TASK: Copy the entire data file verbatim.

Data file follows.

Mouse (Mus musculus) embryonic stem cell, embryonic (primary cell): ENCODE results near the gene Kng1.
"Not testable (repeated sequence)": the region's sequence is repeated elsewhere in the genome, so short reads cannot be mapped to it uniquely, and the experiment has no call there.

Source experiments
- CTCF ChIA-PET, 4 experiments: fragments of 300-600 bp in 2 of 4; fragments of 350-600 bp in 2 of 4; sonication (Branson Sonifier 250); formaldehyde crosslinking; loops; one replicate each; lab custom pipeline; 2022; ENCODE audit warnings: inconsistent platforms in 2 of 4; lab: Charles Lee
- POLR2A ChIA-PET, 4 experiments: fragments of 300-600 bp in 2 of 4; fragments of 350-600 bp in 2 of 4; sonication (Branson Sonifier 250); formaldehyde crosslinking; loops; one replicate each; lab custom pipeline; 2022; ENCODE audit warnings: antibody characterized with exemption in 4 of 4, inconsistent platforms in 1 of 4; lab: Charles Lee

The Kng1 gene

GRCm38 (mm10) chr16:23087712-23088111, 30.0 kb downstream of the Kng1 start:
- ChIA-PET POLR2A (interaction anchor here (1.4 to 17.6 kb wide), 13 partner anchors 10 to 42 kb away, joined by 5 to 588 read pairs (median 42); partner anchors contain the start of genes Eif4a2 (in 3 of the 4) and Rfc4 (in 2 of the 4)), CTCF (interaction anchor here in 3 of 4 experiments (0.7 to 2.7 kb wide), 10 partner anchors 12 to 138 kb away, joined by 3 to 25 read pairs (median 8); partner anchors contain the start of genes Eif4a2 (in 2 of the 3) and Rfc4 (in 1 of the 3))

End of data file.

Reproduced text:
Mouse (Mus musculus) embryonic stem cell, embryonic (primary cell): ENCODE results near the gene Kng1.
"Not testable (repeated sequence)": the region's sequence is repeated elsewhere in the genome, so short reads cannot be mapped to it uniquely, and the experiment has no call there.

Source experiments
- CTCF ChIA-PET, 4 experiments: fragments of 300-600 bp in 2 of 4; fragments of 350-600 bp in 2 of 4; sonication (Branson Sonifier 250); formaldehyde crosslinking; loops; one replicate each; lab custom pipeline; 2022; ENCODE audit warnings: inconsistent platforms in 2 of 4; lab: Charles Lee
- POLR2A ChIA-PET, 4 experiments: fragments of 300-600 bp in 2 of 4; fragments of 350-600 bp in 2 of 4; sonication (Branson Sonifier 250); formaldehyde crosslinking; loops; one replicate each; lab custom pipeline; 2022; ENCODE audit warnings: antibody characterized with exemption in 4 of 4, inconsistent platforms in 1 of 4; lab: Charles Lee

The Kng1 gene

GRCm38 (mm10) chr16:23087712-23088111, 30.0 kb downstream of the Kng1 start:
- ChIA-PET POLR2A (interaction anchor here (1.4 to 17.6 kb wide), 13 partner anchors 10 to 42 kb away, joined by 5 to 588 read pairs (median 42); partner anchors contain the start of genes Eif4a2 (in 3 of the 4) and Rfc4 (in 2 of the 4)), CTCF (interaction anchor here in 3 of 4 experiments (0.7 to 2.7 kb wide), 10 partner anchors 12 to 138 kb away, joined by 3 to 25 read pairs (median 8); partner anchors contain the start of genes Eif4a2 (in 2 of the 3) and Rfc4 (in 1 of the 3))